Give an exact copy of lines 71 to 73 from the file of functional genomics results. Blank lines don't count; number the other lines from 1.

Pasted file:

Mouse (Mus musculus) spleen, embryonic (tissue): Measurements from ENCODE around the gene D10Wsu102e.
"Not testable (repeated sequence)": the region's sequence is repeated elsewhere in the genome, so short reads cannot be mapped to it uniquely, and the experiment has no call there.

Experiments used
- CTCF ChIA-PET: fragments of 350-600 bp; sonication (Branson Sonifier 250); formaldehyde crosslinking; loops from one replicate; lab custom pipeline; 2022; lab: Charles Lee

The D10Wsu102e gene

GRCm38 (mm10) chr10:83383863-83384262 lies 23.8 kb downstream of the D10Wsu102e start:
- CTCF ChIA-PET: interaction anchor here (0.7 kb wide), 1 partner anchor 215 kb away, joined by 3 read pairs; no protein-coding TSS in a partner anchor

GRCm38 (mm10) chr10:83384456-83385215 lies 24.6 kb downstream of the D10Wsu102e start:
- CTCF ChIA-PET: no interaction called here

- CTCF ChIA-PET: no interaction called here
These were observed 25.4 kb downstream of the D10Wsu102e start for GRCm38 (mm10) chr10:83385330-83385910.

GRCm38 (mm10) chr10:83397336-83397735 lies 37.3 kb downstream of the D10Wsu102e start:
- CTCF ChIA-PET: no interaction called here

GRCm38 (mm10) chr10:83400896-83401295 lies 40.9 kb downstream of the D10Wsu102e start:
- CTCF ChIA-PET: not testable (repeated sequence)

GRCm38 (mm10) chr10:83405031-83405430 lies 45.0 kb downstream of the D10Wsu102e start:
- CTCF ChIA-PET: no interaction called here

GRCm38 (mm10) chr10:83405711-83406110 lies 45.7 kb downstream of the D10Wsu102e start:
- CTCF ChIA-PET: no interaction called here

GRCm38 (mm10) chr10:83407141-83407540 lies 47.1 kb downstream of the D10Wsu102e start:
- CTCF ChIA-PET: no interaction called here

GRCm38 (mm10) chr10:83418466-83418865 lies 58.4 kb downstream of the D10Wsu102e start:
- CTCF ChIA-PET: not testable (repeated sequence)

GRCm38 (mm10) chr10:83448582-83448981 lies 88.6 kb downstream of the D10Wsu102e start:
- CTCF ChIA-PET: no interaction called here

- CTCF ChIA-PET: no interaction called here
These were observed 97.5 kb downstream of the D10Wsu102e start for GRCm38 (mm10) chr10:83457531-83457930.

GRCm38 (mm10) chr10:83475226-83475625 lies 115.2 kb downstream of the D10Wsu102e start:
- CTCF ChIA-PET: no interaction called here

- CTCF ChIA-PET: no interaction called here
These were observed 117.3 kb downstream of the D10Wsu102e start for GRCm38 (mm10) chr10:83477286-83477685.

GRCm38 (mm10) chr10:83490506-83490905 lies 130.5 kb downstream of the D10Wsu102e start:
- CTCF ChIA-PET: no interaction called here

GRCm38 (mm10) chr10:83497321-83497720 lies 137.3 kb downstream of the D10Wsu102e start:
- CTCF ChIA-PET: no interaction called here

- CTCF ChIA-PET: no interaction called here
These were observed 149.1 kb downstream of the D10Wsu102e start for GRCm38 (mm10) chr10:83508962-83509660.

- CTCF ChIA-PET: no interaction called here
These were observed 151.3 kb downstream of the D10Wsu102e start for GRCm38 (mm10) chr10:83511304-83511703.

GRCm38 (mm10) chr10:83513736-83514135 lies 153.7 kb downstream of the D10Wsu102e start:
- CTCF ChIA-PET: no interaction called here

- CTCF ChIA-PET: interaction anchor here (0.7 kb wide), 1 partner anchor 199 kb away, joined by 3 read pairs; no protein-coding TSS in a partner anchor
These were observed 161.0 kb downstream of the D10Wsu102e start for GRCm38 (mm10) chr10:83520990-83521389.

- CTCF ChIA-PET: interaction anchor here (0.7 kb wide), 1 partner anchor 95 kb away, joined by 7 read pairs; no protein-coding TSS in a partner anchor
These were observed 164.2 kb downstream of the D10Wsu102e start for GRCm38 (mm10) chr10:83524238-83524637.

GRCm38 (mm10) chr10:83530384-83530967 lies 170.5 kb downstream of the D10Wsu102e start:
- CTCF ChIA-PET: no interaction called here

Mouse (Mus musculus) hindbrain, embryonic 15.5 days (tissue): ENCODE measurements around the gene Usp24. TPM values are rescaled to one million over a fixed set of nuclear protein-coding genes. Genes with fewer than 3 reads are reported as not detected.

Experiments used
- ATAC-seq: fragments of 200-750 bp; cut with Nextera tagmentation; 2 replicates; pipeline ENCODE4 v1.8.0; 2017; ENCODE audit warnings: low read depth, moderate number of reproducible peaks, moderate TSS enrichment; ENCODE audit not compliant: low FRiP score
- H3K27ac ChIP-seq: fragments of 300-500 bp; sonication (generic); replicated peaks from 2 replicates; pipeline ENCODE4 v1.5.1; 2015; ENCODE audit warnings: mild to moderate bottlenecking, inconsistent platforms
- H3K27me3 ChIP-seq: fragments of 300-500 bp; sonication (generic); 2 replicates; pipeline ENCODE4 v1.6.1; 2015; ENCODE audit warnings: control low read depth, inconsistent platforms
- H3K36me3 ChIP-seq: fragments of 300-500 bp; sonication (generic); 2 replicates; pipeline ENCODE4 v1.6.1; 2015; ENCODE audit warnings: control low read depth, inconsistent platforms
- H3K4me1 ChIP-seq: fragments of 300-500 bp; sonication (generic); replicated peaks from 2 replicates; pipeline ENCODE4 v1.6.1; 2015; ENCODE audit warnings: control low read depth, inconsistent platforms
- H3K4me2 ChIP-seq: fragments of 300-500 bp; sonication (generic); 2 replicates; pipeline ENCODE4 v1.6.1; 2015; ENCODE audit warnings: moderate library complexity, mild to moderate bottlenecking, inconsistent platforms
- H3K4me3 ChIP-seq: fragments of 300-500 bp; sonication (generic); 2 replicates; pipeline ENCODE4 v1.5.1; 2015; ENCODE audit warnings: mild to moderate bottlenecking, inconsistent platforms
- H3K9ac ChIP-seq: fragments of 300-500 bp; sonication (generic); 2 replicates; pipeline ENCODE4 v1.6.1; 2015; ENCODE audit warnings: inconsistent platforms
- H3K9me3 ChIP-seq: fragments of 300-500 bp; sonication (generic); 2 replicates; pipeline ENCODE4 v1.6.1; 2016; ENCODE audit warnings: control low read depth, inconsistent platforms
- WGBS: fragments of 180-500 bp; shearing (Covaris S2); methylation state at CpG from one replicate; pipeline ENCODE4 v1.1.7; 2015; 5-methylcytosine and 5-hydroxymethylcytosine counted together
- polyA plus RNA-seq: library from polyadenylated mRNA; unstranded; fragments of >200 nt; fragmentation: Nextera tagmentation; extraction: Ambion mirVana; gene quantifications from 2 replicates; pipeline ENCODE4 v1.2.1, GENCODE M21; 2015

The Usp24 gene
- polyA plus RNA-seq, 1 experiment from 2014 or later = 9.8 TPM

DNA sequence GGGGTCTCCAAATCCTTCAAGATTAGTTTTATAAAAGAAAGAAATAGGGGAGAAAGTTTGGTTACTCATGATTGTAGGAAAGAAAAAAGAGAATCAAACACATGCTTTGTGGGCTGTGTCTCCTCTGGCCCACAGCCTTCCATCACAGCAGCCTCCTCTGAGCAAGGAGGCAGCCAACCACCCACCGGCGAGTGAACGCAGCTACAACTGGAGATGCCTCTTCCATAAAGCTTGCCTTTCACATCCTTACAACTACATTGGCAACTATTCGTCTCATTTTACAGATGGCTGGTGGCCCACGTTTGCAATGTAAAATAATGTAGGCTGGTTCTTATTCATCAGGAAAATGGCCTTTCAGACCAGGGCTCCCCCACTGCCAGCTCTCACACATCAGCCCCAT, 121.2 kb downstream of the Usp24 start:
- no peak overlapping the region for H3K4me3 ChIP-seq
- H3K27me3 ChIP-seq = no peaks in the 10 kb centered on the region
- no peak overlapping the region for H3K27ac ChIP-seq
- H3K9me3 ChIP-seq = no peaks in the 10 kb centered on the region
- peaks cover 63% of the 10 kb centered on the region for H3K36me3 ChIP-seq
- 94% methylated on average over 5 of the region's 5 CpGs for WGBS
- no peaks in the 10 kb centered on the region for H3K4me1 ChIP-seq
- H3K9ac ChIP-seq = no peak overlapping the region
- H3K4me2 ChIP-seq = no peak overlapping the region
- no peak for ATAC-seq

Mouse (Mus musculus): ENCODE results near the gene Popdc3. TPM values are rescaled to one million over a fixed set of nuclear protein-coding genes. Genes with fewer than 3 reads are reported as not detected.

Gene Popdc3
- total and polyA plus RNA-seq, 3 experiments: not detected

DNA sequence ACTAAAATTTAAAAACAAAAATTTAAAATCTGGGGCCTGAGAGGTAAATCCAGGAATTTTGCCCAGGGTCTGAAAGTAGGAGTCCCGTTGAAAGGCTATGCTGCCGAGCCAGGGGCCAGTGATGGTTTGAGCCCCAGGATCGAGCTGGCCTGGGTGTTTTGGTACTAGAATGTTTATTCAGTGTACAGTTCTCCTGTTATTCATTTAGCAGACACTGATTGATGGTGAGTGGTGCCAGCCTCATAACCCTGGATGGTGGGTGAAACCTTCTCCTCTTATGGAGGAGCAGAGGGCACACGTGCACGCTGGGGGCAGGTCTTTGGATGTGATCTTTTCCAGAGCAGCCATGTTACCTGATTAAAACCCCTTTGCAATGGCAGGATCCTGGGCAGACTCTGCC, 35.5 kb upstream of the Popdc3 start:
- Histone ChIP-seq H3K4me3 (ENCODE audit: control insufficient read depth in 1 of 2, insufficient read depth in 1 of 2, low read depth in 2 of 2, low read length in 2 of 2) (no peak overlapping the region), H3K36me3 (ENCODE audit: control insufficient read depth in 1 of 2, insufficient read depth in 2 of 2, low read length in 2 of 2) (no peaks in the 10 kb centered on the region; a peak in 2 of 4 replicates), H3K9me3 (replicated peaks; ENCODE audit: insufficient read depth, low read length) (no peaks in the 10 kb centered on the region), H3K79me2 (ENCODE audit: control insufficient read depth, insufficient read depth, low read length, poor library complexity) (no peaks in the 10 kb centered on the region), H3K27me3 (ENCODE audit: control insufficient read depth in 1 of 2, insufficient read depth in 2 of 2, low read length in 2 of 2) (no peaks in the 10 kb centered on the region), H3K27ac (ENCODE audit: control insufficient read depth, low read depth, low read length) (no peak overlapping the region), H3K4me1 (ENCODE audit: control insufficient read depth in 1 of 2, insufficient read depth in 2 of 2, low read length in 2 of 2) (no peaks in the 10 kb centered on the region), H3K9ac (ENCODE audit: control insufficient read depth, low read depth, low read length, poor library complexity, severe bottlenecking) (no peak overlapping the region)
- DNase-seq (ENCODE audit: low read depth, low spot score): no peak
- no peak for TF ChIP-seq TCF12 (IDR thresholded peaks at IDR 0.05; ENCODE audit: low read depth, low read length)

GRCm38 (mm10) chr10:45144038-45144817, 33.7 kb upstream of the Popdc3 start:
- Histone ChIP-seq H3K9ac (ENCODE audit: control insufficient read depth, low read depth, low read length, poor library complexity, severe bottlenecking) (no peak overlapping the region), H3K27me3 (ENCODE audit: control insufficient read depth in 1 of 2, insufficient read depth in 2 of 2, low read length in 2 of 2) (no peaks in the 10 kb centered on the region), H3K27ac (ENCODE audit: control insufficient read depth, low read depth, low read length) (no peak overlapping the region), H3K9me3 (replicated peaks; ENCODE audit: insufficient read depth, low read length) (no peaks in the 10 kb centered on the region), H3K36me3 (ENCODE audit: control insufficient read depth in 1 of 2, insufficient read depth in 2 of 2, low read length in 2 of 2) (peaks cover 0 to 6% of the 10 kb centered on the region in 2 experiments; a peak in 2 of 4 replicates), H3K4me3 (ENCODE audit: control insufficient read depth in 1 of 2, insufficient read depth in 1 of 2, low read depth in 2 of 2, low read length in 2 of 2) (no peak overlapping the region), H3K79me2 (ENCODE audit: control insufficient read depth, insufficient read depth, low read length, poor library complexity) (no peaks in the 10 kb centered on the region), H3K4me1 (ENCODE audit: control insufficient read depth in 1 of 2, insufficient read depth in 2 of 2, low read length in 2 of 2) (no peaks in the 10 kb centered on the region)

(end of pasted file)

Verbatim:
- H3K9ac ChIP-seq = no peak overlapping the region
- H3K4me2 ChIP-seq = no peak overlapping the region
- no peak for ATAC-seq